• Park Ranger. Plan, develop, and conduct programs to inform public of historical, natural, and scientific features of national, state, or local park.
  • Scientist. Study the chemical composition and physical principles of living cells and organisms, their electrical and mechanical energy, and related phenomena. May conduct research to further understanding of the complex chemical combinations and reactions involved in metabolism, reproduction, and heredity. May determine the effects of foods, drugs, and other substances on tissues and vital processes of living organisms.
  • Soil Conservation Technician. Plan and develop coordinated practices for soil erosion control, soil and water conservation, and sound land use.
  • Zoologist. Study the origins, behavior, and life processes of animals and wildlife. May specialize in wildlife research and management, including the collection and analysis of biological data to determine the environmental effects of present and potential use of land and water areas.

EDUCATIONAL OPPORTUNITIES: Natural Resource Manager Training

University of Nevada-Reno - Reno, NV

University of Nevada-Reno, , Reno, NV 89557. University of Nevada-Reno is a large university located in Reno, Nevada. It is a public school with primarily 4-year or above programs. It has 16,851 students and an admission rate of 90%. University of Nevada-Reno has 4 areas of study related to Natural Resource Manager. They are:

  • Natural Resources/Conservation, bachelor's degree and master's degree which graduated one and nine students respectively in 2008.
  • Natural Resources Management and Policy, bachelor's degree which graduated 1 student in 2008.
  • Forestry, bachelor's degree which graduated 8 students in 2008.
  • Wildlife and Wildlands Science and Management, bachelor's degree which graduated 1 student in 2008.

Truckee Meadows Community College - Reno, NV

Truckee Meadows Community College, 7000 Dandini Blvd, Reno, NV 89512-3999. Truckee Meadows Community College is a large college located in Reno, Nevada. It is a public school with primarily 2-year programs and has 12,277 students. Truckee Meadows Community College has 2 areas of study related to Natural Resource Manager. They are:

  • Natural Resources/Conservation, associate's degree.
  • Natural Resources Management and Policy, associate's degree.

CERTIFICATIONS

Accredited Agricultural Consultant: The Accredited Agricultural Consultant (AAC) designation was developed and first offered by the ASFMRA in 1997.

For more information, see the American Society of Farm Managers and Rural Appraisers website.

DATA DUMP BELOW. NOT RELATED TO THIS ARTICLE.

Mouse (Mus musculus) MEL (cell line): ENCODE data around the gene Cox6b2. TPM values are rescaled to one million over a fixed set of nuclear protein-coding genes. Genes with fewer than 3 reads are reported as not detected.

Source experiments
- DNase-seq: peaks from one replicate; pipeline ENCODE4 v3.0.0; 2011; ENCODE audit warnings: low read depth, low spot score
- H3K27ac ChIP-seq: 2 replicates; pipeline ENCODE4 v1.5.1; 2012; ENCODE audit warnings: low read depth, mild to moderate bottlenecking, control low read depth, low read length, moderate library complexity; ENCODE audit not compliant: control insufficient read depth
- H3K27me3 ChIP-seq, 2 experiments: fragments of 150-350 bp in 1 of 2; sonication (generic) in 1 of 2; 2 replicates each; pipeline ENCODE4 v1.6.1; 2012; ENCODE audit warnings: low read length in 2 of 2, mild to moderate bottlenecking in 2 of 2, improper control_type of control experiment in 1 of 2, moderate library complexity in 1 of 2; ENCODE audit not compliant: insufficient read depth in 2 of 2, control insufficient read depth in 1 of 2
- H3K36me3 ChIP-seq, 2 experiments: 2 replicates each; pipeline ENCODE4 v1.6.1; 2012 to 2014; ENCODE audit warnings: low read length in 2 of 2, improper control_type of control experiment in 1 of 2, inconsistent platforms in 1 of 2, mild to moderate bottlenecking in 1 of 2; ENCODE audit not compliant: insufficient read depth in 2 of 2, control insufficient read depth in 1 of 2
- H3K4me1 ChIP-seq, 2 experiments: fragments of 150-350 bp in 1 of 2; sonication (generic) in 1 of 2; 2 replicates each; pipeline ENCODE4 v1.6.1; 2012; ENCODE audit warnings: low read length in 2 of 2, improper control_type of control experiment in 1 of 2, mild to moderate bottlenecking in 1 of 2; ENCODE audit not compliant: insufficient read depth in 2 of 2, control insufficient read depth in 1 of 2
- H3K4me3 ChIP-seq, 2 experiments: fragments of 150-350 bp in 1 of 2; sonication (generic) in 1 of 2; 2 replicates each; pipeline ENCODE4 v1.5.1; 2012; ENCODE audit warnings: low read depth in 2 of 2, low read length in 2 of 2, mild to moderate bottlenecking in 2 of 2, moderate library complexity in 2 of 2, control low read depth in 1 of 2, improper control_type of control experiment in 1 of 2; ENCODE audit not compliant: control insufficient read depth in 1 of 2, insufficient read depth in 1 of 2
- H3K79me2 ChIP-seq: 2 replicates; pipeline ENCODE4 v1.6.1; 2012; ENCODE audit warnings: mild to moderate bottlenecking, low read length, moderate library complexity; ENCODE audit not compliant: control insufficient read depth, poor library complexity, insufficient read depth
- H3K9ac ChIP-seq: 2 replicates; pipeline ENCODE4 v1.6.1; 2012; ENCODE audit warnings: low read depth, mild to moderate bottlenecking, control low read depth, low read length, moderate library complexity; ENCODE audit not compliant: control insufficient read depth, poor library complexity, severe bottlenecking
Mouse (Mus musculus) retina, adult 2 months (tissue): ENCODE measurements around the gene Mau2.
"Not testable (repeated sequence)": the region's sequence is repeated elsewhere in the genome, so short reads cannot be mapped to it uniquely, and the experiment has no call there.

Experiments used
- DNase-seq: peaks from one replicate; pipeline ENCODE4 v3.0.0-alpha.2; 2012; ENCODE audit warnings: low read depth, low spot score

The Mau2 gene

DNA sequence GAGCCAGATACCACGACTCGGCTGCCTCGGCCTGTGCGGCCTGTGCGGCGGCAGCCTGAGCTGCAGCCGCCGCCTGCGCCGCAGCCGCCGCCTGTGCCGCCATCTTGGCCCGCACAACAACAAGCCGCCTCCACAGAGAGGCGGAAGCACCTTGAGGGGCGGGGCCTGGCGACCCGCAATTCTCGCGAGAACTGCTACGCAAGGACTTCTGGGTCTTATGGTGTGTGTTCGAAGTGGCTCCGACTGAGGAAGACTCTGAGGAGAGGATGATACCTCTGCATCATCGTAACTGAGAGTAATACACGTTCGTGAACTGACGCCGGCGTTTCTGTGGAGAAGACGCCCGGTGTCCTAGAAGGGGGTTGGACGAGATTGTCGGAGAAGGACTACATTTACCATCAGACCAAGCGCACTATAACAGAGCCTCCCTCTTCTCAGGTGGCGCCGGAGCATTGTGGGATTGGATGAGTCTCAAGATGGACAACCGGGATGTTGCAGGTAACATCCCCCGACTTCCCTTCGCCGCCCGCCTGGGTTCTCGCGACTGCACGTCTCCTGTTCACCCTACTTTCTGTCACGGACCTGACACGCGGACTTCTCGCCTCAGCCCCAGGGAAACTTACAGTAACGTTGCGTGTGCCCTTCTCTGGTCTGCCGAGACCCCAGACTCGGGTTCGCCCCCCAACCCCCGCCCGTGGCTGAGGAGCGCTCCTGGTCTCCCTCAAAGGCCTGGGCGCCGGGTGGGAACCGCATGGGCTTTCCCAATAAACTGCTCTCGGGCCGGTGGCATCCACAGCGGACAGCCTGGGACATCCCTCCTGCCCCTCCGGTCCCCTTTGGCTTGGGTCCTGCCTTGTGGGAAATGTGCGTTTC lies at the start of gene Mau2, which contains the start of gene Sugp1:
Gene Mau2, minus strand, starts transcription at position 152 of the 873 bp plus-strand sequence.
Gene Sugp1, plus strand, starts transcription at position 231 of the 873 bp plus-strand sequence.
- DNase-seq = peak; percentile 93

Arborist / Municipal Specialist: This credential was developed by the ISA and the Society of Municipal Arboriculture for those involved in managing the complex aspect of trees in an urban environment.

For more information, see the International Society of Arboriculture website.

Erosion and Sediment Control Certification: This certification program was designed for engineering technicians engaged in all phases of erosion and sediment control work.

For more information, see the National Institute for Certification in Engineering Technologies website.

LOCATION INFORMATION: Reno, Nevada

Reno, Nevada
Reno, Nevada photo by Smooth_O

Reno is situated in Washoe County, Nevada. It has a population of over 217,016, which has grown by 20.2% over the last ten years. The cost of living index in Reno, 93, is below the national average. New single-family homes in Reno are priced at $202,100 on average, which is well above the state average. In 2008, six hundred thirty-seven new homes were built in Reno, down from nine hundred ninety-seven the previous year.

The three big industries for women in Reno are arts, entertainment, and recreation, health care, and accommodation and food services. For men, it is arts, entertainment, and recreation, construction, and accommodation and food services. The average commute to work is about 18 minutes. More than 25.0% of Reno residents have a bachelor's degree, which is higher than the state average. The percentage of residents with a graduate degree, 8.4%, is higher than the state average.

The unemployment rate in Reno is 11.8%, which is less than Nevada's average of 12.6%.

The percentage of Reno residents that are affiliated with a religious congregation, 27.9%, is less than both the national and state average. The most common religious groups are the Catholic Church, the LDS (Mormon) Church and the Southern Baptist Convention.

Reno is home to the Short Ranch and the Keystone Square as well as Wilkinson Park and Paradise Park. Shopping centers in the area include Miraloma Park Shopping Center, Village Shopping Center and University Village East Shopping Center. Visitors to Reno can choose from Oxford Motel, Atlantis Casino Resort and Wayside Motel & Apartments for temporary stays in the area.